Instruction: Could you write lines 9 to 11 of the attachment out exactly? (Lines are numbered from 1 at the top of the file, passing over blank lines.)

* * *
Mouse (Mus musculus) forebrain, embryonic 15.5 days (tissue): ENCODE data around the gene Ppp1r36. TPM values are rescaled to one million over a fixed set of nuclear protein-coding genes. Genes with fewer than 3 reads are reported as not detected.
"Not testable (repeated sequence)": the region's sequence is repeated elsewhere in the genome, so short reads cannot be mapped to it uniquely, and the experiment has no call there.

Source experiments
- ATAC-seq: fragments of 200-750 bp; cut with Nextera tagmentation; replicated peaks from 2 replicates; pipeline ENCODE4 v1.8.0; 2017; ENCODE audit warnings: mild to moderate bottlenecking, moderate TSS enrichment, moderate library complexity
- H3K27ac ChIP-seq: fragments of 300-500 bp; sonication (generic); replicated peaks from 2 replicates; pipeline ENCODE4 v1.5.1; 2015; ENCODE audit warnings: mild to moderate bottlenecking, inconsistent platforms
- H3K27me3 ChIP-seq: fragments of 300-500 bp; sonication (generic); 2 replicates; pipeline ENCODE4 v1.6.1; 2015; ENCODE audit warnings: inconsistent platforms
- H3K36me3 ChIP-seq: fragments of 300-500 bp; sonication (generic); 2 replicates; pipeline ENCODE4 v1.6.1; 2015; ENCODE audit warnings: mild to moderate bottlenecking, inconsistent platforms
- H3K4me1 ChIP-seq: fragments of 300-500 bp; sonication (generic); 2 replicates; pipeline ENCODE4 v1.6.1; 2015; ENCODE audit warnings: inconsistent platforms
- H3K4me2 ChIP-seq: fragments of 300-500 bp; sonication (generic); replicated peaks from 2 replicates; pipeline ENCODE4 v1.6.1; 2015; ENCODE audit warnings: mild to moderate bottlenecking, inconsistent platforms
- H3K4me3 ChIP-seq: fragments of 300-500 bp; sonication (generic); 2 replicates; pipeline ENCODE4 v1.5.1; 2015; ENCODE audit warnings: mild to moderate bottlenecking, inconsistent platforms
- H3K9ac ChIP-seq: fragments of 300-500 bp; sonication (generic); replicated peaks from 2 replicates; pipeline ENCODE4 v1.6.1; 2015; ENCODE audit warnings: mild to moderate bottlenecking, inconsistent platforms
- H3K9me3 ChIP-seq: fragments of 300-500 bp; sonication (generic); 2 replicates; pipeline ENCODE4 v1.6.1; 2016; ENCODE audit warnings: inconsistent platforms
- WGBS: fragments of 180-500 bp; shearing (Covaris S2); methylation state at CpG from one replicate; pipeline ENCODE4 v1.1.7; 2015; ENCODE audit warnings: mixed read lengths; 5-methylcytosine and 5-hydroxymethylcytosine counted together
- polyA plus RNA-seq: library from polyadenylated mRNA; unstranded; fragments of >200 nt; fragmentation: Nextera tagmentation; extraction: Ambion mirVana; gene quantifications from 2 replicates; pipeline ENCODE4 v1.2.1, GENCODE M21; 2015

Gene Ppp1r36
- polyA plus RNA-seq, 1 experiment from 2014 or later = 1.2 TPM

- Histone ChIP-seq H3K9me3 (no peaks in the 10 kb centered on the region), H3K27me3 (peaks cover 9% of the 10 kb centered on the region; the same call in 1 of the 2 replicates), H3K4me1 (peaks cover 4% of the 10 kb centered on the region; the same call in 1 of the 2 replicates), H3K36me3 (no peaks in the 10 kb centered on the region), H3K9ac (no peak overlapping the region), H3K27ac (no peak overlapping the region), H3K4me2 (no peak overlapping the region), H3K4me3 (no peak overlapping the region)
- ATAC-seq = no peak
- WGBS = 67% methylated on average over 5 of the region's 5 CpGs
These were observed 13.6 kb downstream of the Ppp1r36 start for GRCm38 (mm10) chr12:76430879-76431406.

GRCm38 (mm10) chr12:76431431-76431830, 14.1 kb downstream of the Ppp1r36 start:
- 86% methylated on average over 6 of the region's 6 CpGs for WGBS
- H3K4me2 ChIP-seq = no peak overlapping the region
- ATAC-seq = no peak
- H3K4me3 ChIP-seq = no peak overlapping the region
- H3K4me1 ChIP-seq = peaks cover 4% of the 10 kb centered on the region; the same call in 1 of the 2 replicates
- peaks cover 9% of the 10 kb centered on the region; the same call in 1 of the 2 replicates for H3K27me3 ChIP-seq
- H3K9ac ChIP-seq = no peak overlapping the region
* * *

- H3K4me2 ChIP-seq: fragments of 300-500 bp; sonication (generic); replicated peaks from 2 replicates; pipeline ENCODE4 v1.6.1; 2015; ENCODE audit warnings: mild to moderate bottlenecking, inconsistent platforms
- H3K4me3 ChIP-seq: fragments of 300-500 bp; sonication (generic); 2 replicates; pipeline ENCODE4 v1.5.1; 2015; ENCODE audit warnings: mild to moderate bottlenecking, inconsistent platforms
- H3K9ac ChIP-seq: fragments of 300-500 bp; sonication (generic); replicated peaks from 2 replicates; pipeline ENCODE4 v1.6.1; 2015; ENCODE audit warnings: mild to moderate bottlenecking, inconsistent platforms